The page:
A new approach to condensing data leads to a 99% compression rate

Xlabs website: http://xlabsai.com/

Saldana made an eight-second video of me talking into a camera. For a moment, let’s pretend that we’re in a court of law and call the video Exhibit A. The video, captured with the built-in camera on an ordinary Mac, consumed 1.83 MB in MP4 format, and Saldana stored the video on a USB drive that I happened to have brought with me. I expected him to compress and decompress the video immediately after making it, but instead, we took the video to a secure, off-site location. At this point, we were joined by XLABS Chief Executive Officer Oliver Christie.

To respect the XLABS group’s wishes for confidentiality, I won’t reveal anything about the off-site location. I’ll simply say that the amount of security surrounding the exact nature of the compression algorithm is impressive. In my naive view, I imagined that as soon as you discover a way to do 99% lossless compression, you can shout it to the world. If you’re worried about the process being stolen, mail it to yourself in a date-stamped envelope, or send it to a patent office where the algorithm, and the identity of its originators, is safe and sound. But that’s not the way it goes. At this early stage in the unveiling of the compression technique, XLABS takes great care to make sure that the algorithm doesn’t get into the wrong hands. They’re keeping the process under tight wraps while they refine the code, define the use cases, and secure financial backing. (While I waited for a short time in the secure area, I realized that I must be the poorest person to be seeing this demo. Others are probably potential backers with very deep pockets.)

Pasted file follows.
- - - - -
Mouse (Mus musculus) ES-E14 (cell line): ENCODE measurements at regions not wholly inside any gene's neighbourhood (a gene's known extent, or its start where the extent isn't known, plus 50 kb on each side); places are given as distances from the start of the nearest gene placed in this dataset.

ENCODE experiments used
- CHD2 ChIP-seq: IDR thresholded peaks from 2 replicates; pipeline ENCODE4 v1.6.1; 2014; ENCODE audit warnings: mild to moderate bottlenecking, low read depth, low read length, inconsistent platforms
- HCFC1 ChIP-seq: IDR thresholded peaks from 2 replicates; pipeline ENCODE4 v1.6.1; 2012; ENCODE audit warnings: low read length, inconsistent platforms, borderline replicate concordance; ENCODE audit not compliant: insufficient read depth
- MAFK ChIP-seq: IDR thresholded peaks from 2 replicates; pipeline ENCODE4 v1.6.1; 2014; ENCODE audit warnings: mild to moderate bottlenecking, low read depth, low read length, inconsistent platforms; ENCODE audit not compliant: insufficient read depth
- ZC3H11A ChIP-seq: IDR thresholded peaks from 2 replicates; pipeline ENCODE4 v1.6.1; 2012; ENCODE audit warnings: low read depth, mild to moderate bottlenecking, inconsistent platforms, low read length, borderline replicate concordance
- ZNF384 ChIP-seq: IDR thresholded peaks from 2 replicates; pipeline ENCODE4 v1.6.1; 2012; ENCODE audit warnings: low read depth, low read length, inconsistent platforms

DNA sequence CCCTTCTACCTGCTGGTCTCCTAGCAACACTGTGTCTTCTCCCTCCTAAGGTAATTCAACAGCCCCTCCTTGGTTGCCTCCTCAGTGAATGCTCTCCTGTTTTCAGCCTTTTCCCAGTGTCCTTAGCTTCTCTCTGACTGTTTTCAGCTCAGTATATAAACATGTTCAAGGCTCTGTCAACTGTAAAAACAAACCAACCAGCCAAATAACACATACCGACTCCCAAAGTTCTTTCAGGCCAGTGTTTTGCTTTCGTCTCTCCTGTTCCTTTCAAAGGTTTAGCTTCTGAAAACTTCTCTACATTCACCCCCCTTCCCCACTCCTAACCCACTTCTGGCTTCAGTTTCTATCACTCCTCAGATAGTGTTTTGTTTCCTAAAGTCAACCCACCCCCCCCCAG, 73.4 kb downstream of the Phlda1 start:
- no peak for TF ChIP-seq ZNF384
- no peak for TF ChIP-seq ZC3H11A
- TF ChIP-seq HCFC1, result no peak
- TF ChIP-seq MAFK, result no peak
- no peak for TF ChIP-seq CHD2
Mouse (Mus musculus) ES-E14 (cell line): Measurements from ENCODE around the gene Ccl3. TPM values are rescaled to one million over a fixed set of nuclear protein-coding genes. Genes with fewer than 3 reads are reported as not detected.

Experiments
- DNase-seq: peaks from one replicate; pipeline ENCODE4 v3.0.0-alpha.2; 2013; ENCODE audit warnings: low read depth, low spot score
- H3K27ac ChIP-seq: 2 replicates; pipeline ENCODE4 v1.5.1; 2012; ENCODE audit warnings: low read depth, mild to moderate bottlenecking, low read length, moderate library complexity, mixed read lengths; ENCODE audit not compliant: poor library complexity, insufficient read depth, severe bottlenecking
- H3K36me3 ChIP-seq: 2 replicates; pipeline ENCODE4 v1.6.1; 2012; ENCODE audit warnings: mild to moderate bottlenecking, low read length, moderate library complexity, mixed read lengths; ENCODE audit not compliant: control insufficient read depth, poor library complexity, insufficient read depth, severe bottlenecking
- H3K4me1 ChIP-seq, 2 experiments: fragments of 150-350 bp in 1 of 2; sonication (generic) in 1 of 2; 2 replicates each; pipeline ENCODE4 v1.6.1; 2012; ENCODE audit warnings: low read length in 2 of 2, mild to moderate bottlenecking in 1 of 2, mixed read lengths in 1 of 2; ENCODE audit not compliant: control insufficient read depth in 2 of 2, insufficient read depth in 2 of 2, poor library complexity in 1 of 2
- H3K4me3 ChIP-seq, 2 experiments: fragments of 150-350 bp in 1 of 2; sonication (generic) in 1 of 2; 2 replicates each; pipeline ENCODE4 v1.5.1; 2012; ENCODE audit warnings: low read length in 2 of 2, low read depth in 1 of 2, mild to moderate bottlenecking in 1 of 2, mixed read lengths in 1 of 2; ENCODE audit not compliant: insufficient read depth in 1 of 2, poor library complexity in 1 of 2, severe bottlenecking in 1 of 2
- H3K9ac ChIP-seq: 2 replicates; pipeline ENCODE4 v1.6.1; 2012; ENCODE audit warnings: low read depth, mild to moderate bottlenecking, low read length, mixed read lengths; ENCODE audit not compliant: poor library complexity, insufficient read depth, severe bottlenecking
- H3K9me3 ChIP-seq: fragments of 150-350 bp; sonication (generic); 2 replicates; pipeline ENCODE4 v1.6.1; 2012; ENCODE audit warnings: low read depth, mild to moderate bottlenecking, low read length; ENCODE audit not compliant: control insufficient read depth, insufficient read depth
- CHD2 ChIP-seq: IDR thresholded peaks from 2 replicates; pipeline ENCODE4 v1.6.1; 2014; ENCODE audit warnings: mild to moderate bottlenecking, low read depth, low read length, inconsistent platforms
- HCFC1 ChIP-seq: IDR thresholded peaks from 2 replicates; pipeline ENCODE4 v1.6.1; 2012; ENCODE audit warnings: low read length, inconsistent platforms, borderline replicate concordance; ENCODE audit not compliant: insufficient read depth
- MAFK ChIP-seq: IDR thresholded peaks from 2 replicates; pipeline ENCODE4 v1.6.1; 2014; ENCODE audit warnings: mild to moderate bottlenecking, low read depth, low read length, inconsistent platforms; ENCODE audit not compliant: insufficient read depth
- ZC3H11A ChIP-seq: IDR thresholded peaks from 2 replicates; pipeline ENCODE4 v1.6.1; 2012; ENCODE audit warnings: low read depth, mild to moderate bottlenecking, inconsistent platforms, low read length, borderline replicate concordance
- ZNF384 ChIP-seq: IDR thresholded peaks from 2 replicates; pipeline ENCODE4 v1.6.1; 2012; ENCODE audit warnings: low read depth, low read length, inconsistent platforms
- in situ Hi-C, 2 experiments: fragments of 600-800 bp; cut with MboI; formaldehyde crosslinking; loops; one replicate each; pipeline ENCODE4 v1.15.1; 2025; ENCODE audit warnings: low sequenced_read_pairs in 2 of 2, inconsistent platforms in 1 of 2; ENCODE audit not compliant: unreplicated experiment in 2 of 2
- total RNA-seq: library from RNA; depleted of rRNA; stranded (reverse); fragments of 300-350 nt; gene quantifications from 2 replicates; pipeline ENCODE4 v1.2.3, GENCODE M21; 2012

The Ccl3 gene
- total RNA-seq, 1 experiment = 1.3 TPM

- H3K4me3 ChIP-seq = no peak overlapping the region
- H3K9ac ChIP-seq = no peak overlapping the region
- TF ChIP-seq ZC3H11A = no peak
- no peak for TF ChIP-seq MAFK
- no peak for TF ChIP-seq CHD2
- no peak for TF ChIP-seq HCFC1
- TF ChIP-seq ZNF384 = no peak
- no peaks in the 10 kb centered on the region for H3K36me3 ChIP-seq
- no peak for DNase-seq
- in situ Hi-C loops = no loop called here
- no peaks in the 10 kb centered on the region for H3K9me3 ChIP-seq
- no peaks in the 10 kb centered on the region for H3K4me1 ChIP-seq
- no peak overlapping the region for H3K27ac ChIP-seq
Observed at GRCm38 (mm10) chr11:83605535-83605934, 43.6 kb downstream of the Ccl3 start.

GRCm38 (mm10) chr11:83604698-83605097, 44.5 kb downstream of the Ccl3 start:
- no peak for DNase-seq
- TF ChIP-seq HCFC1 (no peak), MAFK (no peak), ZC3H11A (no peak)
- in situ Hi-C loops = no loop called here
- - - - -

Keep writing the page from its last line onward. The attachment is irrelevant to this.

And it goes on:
The rest of the demo was fairly simple. On an ordinary Windows laptop, Saldana used the command line to invoke a utility that created a compressed file from my original video file. He performed this compression step twice, and the results were slightly different from one time to the next. The algorithm uses some encryption and the randomness used in encryption accounts in part for these differences. Saldana said that the algorithm’s own secret sauce plays a role in accounting for the differences.

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Hmmmmm… Find that hard to believe.

Would that make Google and Dropbox be able to offer 20 times more free space than now?

From their website

XLABS is using Artificial Intelligence to build the most advanced data compression software ever created

Video presentation here:

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Maybe they’re storing it in Pi?

Since Pi is a never repeating sequence (if you continue far enough), you can in theory store any block of data as just an offset (an index to where in Pi the sequence begins), plus the length of the block.

Decompression requires you fast forward along Pi to the offset, and then just read of the required number of bytes. Not easy, because the offsets and lengths of Pi needed will be very large indeed, but compression even harder!

However, if algorithms could be developed to solve this, it would give very high compression ratios.